It’s May. We are a month into the season, and there have been many surprises. Starling Marte is second on the player rater, and Clay Buchholz is the number one rated pitcher … Wait, that does not sound right. But it’s true.
However, while we know better than to believe that Starling Marte and Clay Buchholz will keep up their current pace, it is easy to fall into the trap of overrating a player’s April statistics. How can we avoid these pitfalls?
Well, let’s take our time, and look at pitchers. What do we know? ERA is a poor indication of a pitcher’s future performance. What else do we know? FIP is a way to more accurately predict a pitchers future production.
Below is a list of pitchers that have had the largest differential between their ERA and FIP, and have outperformed their peripherals — also known as “the luckiest pitchers.”
The Luckiest Pitchers of 2013:
The list was restricted to starters that have thrown 28 innings or more. The term FIPdif indicates the differential between the pitchers ERA and FIP. The larger the FIPdif, the more the pitcher has gotten lucky.
9. Jordan Zimmerman, FIPdif: -1.28I thought it would be worthwhile to take the time and look at Jordan Zimmerman as a cautionary tale. Zimmerman has shown the ability over the course of his career to regularly outperform his FIP. Some would say this is a skill, and that he and other pitchers like himself—Matt Cain and Jeremy Hellickson, to name a couple—have the ability to control batted balls. When it comes Zimmerman, think of him as the exception to the rule, and expect his ERA to regress less to his FIP than most pitchers.
8. Jason Marquis, FIPdif: -1.49
7. Hisashi Iwakuma, FIPdif: -1.58
Make no mistake, Iwakuma has pitched spectacularly this year, but it is unlikely that he will finish where he currently ranks as the number eight starting pitcher on the player rater. While Iwakuma has a large FIPdif, that differential is largely because his ERA is so low (1.61), and not because his FIP is high (3.19). The .191 BABIP that Iwakuma currently sports will regress, and when it does, so will his ERA. But, the 8.46 K/9 and the 1.61 BB/9 are eye-popping numbers and are reasons to believe that Iwakuma will finish in the top thirty of starting pitchers, just not in the top ten.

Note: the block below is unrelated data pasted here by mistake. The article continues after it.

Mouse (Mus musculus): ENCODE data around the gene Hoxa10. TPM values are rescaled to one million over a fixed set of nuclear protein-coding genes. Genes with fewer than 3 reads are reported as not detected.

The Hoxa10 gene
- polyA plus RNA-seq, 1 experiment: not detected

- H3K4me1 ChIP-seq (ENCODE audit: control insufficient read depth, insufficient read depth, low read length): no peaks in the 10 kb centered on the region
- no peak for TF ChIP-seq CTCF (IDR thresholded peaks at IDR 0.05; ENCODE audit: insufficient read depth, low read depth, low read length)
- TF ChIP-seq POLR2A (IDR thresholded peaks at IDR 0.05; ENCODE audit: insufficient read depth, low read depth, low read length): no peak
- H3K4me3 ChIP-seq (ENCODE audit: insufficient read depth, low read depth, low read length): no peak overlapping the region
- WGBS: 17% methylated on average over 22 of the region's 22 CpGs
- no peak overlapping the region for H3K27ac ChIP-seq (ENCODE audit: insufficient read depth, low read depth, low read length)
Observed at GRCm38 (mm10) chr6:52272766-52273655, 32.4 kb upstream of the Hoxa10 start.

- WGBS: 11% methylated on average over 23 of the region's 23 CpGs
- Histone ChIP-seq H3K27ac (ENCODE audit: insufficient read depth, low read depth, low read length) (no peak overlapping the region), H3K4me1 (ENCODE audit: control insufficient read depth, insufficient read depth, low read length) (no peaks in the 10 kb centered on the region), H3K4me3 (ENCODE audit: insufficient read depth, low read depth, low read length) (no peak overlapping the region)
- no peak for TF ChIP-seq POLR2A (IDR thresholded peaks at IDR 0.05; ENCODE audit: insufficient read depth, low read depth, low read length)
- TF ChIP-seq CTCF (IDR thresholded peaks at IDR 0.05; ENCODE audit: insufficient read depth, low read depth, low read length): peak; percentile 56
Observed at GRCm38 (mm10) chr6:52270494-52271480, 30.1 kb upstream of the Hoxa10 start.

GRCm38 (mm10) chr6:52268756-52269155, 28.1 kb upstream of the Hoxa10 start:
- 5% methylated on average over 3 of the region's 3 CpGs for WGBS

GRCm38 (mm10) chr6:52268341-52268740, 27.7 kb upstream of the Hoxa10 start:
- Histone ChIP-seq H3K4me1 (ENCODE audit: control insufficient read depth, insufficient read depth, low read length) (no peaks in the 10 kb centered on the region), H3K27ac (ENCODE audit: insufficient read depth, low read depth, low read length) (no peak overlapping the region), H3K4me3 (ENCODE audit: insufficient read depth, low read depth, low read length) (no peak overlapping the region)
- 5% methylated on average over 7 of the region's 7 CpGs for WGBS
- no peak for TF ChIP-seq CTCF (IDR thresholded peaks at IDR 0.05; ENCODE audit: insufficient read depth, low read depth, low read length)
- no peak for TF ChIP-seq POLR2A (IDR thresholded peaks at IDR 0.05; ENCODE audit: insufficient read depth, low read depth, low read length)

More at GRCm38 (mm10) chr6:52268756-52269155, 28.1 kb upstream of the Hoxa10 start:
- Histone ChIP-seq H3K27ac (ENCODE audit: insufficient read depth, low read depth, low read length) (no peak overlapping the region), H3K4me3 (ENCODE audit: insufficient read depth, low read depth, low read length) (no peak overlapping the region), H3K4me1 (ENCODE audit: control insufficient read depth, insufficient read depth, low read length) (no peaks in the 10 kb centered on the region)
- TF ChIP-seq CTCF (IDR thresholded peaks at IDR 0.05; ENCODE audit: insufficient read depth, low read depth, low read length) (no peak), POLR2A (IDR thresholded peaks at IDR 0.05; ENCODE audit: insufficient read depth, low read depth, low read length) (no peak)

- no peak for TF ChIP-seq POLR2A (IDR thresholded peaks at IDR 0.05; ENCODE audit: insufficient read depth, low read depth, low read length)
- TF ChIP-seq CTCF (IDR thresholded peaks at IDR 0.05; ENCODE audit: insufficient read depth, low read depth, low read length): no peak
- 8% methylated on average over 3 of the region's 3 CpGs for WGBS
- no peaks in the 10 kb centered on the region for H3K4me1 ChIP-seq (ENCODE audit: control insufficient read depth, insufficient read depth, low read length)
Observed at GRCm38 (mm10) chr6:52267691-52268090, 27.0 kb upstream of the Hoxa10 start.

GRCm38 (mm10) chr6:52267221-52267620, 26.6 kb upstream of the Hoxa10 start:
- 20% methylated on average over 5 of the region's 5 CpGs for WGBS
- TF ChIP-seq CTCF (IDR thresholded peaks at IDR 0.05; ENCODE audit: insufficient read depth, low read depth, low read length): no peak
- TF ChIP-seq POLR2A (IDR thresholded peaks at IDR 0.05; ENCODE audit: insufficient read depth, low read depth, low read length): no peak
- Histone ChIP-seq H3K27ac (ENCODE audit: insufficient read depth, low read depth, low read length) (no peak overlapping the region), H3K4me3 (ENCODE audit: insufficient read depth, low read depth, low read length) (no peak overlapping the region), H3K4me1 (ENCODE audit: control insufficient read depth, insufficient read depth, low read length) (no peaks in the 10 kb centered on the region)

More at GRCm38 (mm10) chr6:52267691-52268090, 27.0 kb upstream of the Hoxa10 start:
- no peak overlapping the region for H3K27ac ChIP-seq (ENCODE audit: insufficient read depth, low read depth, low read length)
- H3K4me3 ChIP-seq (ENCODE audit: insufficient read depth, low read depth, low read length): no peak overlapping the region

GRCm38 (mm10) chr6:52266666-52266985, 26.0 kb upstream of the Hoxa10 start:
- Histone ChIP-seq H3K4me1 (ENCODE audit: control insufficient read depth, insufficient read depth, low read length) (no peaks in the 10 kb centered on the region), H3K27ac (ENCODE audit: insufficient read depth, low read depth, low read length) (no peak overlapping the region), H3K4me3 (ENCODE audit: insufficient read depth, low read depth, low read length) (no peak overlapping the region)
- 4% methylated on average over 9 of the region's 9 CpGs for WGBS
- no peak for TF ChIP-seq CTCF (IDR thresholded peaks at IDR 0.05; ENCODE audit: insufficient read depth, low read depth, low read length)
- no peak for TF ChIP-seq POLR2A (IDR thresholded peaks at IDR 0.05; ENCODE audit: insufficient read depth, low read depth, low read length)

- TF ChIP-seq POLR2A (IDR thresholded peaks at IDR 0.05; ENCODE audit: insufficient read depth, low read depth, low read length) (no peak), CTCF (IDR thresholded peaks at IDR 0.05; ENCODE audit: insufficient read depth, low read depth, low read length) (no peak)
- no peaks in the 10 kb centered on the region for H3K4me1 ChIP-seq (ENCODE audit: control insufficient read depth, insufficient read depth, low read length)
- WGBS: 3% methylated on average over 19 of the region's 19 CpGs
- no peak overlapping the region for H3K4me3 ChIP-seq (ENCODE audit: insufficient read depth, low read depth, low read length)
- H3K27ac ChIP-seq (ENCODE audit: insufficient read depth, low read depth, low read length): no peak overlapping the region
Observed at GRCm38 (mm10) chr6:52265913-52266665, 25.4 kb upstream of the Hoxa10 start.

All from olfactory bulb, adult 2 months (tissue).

6. Jeremy Hefner, FIPdif: -1.78
5. Jeff Locke, FIPdif: -1.91
4. Scott Feldman, FIPdif: -1.92
3. Jeremy Guthrie, FIPdif: -2.07
Guthrie is the definition of fools gold, and he could be the luckiest pitcher on this list. Guthrie’s K/9 and BB/9 are near his career averages, his BABIP is .240, and he has stranded 93.3% of runners left on base. If you can sell high on Guthrie and get an established pitcher that has struggled to this point, do it now before either pitcher makes another start.**
2. Matt Moore, FIPdif: -2.15
Moore has pitched better in some respects this year—his strike out rate is up to 9.97 K/9—but he has also pitched worse in others as well—his walk rate is also up this year to 4.62 BB/9. Moore’s BB/9 for 2013 is only better than Jon Niese, Jarrod Parker, Gio Gonzalez, Jason Marquis, and C.J. Wilson; these aren’t exactly pitchers that have pitched great. ***
1. Jake Westbrook, FIPdif: -2.48
As of now, and before his scheduled start on Wednesday, Jake Westbrook is the league leader in ERA. Let me say that again. JAKE WESTBROOK LEADS BASEBALL IN ERA! If something smells fishy, it’s because it is. Westbrook has had two seasons in his career where he finished with an ERA under four: 3.97 in 2012 and 3.38 in 2004 (he pitched 34 innings in 2008, with a 3.12 ERA, but that season is not statistically reliable compared to the rest of the seasons in his career). Those sub four ERA seasons have been few and far between for Westbrook, and amongst them he has had ten seasons with an ERA over four. Westbrook’s career ERA is 4.23, and chances are his ERA will end up there at season’s end.
*All references to the player rater are made towards ESPN’s calculation of the value.
** I would be remiss if I failed to tell readers that Guthrie has somewhat changed his approach this year. So far, Guthrie has thrown his sinker 19.7% of the time, compared to 9.9% of the time in 2012. As a result, his ground ball percentage is up to %46 in 2013.
***This goes against my analytic tendencies and is just a hunch, but I would wager that Matt Moore struggles in his next start against Toronto, on Wednesday. Moore threw 101 pitches last Friday, in Colorado, and only managed to throw 52% of them for strikes. This reminded of pitchers that have talked about how the can see a difference in their stamina in their next start after Coors Field. Combined with the fact that statistically, Moore is bound to regress this season, Wednesday might be as good of a time as any for it to happen. For now, he is one of the luckiest pitchers.